Savvy Summer Strategies For Healthy Kids



For kids, the annual exodus from school means the fun begins. But parents worry that a relaxed schedule can mean regular meals and healthy eating go the way of the textbooks during summer months.

Granted, many kids will be physically active, which is a happy, healthy benefit of school break. But escape from the usual routine can also translate into lazy eating habits -- and for many kids, too much free time is spent in sedentary activities such as computer games or watching TV.

Parents can help kids stay active and eat healthfully this summer with these tips from the American Heart Association:

  • Move it! Encourage physical activities that kids really enjoy. If they like it, they'll stick with it.
  • Plan times for the whole family to take a walk, go to a farmers' market, ride bikes, swim, garden (kids love to play in the dirt and watch things grow) or just play outdoors.
  • Be the role model. Your healthy, active behavior says, "Do as I do!" If you park yourself in front of the TV and eat unhealthy snacks, your kids may want to do the same.
  • Set specific goals and limits that kids can understand and work toward, like completing one hour of physical activity per day, or cutting back on desserts (other than fruit) to two per week.
  • Make reading food labels a family game. Everyone can get involved in learning about what's good for their health. This is a habit that can help change behavior for a lifetime.

Shop smart. Live well. Look for the heart-check mark

This simple mark from the American Heart Association for healthy people over age 2 takes the guesswork out of heart-healthy shopping. Products bearing the heart-check mark are certified by the American Heart Association to be low in saturated fat and cholesterol, and/or high in whole grains and fiber, as well as being low in saturated fat and cholesterol.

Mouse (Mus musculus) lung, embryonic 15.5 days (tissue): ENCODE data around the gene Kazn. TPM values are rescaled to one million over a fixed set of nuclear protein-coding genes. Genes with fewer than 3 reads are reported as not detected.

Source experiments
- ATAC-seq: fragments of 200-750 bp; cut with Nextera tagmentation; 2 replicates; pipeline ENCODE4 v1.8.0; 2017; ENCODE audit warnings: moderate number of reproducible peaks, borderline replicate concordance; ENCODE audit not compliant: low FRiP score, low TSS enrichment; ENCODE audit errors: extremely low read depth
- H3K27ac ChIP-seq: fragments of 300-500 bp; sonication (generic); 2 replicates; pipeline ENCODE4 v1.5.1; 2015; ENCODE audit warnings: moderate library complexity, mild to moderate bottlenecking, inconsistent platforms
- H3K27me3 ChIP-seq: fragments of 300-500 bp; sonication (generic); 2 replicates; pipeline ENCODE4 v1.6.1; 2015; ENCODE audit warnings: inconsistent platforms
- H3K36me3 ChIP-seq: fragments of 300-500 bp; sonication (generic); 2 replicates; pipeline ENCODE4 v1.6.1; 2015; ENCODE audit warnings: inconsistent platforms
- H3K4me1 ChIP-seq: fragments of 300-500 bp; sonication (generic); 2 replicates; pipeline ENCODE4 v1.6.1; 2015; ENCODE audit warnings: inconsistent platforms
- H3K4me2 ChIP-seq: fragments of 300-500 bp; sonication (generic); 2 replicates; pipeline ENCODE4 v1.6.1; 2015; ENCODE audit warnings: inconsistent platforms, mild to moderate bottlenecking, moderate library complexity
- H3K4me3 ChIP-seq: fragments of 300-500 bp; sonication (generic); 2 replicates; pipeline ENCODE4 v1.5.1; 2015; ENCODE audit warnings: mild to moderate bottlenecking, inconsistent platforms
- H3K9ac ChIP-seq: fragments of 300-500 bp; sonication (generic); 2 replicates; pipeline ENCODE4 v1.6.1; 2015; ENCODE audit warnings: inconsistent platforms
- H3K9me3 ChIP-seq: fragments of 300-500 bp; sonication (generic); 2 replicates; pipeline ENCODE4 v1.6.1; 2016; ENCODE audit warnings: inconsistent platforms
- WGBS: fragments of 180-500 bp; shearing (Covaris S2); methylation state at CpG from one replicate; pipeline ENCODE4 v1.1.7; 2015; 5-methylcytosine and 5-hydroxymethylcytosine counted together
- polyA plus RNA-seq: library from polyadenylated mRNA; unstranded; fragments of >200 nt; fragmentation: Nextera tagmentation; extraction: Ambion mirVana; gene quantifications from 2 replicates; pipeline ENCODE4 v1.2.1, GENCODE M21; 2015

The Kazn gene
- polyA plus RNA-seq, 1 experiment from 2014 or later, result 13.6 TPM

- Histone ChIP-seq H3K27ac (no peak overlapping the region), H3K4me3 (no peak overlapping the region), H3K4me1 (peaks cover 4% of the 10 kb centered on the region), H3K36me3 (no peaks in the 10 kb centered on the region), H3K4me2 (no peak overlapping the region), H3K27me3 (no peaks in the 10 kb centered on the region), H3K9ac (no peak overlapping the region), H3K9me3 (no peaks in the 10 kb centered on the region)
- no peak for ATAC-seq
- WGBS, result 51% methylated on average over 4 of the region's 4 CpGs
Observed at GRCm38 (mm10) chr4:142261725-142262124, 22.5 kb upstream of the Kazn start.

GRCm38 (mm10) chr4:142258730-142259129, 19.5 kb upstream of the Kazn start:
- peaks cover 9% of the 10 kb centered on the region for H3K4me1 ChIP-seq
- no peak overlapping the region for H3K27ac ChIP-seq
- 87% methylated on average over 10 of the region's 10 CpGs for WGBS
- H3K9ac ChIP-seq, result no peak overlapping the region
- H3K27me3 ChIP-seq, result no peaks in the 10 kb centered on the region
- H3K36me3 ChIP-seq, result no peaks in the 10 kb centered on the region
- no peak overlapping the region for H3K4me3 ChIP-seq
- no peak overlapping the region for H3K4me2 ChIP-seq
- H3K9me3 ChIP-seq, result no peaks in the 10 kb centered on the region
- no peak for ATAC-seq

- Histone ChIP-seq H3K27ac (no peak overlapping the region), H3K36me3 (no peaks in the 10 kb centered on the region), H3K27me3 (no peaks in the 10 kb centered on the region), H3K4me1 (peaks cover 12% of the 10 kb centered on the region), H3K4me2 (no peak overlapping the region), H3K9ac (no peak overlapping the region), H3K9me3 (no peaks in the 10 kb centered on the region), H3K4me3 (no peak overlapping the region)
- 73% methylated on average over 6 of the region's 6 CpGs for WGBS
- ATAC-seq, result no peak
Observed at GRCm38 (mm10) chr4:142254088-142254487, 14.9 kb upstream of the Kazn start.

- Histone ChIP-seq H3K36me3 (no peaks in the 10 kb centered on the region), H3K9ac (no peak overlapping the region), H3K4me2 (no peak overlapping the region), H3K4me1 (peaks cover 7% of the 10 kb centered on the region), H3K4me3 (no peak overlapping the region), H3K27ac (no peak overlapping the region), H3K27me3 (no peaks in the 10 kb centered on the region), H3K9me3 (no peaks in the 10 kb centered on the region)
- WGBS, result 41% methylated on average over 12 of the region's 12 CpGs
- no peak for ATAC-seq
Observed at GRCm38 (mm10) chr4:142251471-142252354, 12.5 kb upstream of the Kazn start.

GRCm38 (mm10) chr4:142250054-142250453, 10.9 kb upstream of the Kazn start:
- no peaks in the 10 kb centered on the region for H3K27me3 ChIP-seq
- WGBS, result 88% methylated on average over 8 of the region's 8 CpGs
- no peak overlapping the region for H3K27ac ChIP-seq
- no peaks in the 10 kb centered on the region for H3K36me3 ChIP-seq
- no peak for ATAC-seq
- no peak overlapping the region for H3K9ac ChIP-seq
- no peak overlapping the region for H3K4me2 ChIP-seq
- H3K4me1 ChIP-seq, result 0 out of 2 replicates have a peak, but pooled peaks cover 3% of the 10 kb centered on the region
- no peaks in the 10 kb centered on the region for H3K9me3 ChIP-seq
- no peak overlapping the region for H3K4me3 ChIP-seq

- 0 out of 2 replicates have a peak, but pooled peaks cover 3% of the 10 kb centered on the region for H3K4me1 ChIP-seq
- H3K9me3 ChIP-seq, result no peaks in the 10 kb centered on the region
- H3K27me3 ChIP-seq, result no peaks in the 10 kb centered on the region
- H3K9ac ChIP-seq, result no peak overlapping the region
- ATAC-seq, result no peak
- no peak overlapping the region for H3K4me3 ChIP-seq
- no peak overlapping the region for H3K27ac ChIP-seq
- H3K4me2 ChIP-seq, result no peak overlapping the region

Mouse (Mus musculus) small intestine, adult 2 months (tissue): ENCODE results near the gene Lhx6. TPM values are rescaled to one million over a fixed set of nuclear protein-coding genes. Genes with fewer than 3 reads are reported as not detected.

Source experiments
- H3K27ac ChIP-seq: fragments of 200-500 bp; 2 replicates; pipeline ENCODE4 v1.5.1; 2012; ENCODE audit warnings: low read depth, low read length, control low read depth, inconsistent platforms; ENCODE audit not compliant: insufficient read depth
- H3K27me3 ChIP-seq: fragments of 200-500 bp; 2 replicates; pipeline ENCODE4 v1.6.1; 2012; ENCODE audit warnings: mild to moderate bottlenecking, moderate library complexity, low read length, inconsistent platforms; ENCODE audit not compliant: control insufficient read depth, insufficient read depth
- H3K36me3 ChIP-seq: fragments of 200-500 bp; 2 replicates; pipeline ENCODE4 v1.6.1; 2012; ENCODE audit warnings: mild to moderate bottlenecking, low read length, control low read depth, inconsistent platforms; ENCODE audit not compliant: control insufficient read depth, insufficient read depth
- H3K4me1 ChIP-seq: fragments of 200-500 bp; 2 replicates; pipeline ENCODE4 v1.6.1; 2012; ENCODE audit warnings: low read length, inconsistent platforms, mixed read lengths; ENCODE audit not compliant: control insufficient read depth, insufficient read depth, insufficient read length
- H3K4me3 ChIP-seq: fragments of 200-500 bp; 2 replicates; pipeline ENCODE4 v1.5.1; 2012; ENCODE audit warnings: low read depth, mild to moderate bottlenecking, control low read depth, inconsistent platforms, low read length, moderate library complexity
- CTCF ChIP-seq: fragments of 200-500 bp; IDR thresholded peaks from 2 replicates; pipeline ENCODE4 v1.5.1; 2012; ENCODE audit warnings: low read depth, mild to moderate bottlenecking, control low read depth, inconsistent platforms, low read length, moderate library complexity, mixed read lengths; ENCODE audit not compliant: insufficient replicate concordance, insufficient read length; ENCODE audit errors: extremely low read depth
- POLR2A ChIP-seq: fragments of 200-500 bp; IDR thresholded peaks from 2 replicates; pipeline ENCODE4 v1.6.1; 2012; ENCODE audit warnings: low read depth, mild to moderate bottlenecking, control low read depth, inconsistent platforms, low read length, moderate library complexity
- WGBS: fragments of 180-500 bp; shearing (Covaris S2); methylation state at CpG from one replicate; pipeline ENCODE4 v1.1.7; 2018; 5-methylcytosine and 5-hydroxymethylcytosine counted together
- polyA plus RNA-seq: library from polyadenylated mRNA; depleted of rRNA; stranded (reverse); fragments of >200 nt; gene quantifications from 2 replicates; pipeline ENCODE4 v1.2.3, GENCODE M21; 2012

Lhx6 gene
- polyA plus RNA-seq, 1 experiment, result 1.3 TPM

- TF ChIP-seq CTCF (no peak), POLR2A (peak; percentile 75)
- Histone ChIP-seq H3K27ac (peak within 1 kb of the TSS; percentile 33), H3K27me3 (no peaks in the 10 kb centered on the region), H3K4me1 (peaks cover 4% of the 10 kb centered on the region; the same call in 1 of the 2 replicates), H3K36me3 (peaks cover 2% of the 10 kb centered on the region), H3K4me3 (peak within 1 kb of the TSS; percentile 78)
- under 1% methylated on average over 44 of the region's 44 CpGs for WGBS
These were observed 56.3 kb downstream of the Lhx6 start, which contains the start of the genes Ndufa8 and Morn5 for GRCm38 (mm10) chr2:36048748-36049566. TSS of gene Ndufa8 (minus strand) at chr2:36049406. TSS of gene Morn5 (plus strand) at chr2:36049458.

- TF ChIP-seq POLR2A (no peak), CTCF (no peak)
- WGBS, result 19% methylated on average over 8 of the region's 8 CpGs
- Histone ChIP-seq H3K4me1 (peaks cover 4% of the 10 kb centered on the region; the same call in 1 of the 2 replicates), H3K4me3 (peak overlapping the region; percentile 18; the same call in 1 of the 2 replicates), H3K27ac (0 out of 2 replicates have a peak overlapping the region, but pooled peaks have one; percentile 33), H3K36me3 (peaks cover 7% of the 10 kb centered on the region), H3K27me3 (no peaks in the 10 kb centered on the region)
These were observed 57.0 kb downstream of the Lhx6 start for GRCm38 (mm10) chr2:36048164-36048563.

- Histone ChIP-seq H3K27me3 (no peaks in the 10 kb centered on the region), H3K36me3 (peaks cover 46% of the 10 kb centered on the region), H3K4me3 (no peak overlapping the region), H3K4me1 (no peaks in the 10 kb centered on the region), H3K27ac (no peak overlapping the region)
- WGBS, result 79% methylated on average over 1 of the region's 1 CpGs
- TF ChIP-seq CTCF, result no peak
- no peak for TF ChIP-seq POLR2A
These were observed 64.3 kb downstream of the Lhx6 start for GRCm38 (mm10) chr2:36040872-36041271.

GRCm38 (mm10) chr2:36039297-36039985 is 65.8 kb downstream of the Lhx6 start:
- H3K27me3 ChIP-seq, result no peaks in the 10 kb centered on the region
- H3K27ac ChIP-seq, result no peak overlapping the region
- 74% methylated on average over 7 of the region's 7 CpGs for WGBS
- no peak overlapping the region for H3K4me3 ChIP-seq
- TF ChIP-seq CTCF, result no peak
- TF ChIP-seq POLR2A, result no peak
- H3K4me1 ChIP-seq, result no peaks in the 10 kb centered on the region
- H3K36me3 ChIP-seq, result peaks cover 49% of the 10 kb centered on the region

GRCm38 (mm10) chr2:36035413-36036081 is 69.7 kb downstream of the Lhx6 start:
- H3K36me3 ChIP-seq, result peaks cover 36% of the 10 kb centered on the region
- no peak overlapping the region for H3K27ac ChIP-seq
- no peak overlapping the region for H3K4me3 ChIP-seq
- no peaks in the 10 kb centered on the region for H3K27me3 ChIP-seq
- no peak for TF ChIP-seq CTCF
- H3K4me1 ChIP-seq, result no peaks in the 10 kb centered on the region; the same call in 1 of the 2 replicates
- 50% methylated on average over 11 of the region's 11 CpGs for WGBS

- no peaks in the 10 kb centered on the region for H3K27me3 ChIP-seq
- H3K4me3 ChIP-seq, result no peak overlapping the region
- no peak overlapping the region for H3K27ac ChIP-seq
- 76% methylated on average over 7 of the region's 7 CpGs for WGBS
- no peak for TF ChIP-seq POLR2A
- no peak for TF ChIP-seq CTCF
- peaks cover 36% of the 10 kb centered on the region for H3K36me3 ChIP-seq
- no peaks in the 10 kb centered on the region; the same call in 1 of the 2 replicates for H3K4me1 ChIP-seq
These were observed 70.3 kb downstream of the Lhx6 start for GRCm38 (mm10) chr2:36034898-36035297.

• Visit and use the free "My Grocery List" builder. Click on "My Grocery List" and check out hundreds of products certified by the American Heart Association. Products are organized by food manufacturer and by categories like breads, dairy case, frozen foods, fruits and vegetables, meats, snacks and more.

To learn more about reducing the risk of heart disease and stroke, visit, or call 1-800-AHA-USA1 for a free copy of the "Shop Smart with Heart" brochure.

Fruit Parfaits

Serves four with a 1/2 cup fruit, 1/2 cup yogurt mixture, and 1 heaping tablespoon cornflake mixture per serving.

1/3 cup cornflakes

2 tablespoons sliced almonds

2 tablespoons sweetened shredded coconut

2 cups fat-free or low-fat plain yogurt

2 tablespoons sugar

1/2 teaspoon vanilla extract

1 teaspoon grated orange zest

1 medium mango, diced (or 1 cup blueberries or sliced strawberries)

1 (8-ounce) can pineapple tidbits packed in juice, drained

Put cornflakes in small plastic bag. Crush to make about 2 tablespoons coarse crumbs.

Heat medium nonstick skillet over medium-high heat. Dry-roast almonds and coconut 1-1/2 minutes, or until beginning to brown, stirring constantly. Remove from heat.

Stir in cornflakes and set aside.

In medium bowl, stir together yogurt with sugar and vanilla extract (or use 2 cups fat-free, sugar-free or low-fat vanilla yogurt).

Add orange zest to yogurt mixture.

In another medium bowl, stir together mango and pineapple.

In each of 4 parfait or wine glasses, layer mixtures in following order: 1/4 cup yogurt mixture, 1/4 cup fruit mixture, 2 tablespoons yogurt mixture, 1/4 cup fruit mixture, 2 tablespoons yogurt mixture. Top each serving with 1 heaping tablespoon cornflake mixture.

This recipe is reprinted with permission from "Healthy Recipes Kids Love," Copyright © 2005 by the American Heart Association. Published by Publications International, Ltd. Available online at

From Family Features

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